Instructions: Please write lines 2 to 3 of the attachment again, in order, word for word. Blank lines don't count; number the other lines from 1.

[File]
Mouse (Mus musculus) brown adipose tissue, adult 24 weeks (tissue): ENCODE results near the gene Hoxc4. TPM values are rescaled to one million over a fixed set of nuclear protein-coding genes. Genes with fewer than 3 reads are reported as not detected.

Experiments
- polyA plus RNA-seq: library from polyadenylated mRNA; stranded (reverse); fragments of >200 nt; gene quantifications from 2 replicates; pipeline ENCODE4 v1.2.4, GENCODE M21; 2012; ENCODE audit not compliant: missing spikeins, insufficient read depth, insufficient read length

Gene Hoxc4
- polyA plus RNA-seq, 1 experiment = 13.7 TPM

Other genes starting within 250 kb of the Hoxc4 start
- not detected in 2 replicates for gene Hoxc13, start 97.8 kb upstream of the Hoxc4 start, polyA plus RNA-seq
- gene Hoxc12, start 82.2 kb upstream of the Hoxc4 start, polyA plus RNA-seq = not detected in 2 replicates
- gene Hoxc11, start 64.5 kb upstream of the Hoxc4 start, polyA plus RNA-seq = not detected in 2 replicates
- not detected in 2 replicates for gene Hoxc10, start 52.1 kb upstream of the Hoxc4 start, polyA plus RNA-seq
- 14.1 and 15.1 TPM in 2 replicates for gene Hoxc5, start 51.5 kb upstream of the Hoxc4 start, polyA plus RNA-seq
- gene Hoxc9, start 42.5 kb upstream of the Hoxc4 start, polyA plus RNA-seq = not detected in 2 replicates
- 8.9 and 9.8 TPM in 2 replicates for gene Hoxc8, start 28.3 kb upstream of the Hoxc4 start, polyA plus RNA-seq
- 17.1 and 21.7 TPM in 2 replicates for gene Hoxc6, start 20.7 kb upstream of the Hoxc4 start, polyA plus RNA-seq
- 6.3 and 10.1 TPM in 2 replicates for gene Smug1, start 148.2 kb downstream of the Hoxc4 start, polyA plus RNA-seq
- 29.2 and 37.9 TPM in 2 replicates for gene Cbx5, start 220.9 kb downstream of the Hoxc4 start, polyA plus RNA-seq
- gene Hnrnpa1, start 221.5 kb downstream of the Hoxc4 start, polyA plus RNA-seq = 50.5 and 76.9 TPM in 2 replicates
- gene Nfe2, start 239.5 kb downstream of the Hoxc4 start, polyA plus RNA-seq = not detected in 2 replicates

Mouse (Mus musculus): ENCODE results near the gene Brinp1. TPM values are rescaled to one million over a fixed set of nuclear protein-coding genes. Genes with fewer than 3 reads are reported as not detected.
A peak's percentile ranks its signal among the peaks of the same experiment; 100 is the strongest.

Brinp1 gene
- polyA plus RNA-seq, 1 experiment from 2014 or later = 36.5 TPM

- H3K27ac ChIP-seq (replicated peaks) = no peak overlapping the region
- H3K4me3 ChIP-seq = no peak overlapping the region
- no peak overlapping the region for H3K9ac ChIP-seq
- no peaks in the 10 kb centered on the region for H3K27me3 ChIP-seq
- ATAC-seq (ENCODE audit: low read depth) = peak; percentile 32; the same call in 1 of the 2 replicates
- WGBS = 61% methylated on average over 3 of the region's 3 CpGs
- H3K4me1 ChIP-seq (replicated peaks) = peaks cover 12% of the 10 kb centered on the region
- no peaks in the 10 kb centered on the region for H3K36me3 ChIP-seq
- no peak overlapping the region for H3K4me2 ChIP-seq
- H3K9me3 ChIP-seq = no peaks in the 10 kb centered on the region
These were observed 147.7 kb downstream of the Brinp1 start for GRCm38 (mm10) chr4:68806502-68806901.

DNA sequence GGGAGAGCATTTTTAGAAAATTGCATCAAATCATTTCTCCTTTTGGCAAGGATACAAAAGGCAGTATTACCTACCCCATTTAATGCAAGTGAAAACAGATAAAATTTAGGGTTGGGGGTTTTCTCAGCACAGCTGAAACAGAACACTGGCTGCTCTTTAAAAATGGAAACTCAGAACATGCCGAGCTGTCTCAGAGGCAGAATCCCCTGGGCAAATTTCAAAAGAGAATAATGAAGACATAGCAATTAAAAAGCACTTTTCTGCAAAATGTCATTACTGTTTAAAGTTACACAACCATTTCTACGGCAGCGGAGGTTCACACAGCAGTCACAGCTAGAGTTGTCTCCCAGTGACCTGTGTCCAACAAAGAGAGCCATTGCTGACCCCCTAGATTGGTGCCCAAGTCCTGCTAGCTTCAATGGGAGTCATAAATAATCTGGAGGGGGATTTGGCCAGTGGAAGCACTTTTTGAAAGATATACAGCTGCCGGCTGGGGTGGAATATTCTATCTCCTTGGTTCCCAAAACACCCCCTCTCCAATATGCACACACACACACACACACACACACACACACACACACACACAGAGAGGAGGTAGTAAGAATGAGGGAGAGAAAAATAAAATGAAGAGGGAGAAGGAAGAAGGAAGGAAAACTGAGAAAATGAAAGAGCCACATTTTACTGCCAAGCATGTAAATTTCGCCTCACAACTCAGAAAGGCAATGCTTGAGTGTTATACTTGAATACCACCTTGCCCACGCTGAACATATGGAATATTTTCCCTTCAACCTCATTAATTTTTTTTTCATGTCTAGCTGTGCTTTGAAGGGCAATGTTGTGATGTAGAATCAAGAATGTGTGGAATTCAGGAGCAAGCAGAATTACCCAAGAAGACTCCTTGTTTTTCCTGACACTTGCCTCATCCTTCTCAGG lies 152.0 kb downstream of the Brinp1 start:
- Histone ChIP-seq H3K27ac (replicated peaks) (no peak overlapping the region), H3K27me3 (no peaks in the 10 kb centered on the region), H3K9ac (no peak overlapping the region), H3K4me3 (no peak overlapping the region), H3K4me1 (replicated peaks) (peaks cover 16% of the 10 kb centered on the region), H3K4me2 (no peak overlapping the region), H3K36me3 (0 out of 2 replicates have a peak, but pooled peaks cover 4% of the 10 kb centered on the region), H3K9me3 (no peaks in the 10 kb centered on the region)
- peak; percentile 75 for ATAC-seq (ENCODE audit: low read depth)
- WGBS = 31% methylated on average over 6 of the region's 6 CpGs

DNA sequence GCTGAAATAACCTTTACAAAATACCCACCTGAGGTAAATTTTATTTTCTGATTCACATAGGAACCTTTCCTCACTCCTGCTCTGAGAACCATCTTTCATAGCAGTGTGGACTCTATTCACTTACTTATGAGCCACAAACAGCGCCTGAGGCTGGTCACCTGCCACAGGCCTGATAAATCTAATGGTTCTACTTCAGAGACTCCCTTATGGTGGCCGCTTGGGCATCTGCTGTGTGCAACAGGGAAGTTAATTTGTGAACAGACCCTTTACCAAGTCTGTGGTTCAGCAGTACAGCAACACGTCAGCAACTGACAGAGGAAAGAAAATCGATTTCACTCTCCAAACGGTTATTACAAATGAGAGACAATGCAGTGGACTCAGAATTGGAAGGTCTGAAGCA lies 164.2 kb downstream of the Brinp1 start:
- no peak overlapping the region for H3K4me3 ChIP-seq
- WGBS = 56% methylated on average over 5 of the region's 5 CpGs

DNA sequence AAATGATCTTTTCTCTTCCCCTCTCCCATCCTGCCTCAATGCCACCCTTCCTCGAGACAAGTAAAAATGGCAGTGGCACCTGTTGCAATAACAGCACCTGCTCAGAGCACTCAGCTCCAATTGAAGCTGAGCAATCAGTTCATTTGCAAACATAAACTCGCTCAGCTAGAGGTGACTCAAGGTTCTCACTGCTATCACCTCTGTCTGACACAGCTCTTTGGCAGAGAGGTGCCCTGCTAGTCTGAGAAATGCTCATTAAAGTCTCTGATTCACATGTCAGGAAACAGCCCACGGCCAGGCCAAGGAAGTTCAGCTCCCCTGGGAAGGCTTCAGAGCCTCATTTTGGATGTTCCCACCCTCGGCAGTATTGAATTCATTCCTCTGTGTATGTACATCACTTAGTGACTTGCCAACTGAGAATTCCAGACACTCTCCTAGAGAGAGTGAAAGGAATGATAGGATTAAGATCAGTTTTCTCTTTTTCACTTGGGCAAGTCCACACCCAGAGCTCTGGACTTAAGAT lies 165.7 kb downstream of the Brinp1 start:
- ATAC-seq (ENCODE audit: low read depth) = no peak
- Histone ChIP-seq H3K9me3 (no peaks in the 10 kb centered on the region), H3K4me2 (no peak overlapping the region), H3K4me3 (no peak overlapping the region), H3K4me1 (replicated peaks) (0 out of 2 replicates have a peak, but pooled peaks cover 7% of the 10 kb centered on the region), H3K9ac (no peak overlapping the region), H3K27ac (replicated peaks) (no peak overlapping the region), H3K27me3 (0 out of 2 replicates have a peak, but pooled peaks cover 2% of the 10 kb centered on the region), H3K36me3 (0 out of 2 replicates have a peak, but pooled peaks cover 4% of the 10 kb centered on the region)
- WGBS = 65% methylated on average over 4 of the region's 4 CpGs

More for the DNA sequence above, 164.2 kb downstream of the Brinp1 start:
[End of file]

Experiments
- polyA plus RNA-seq: library from polyadenylated mRNA; stranded (reverse); fragments of >200 nt; gene quantifications from 2 replicates; pipeline ENCODE4 v1.2.4, GENCODE M21; 2012; ENCODE audit not compliant: missing spikeins, insufficient read depth, insufficient read length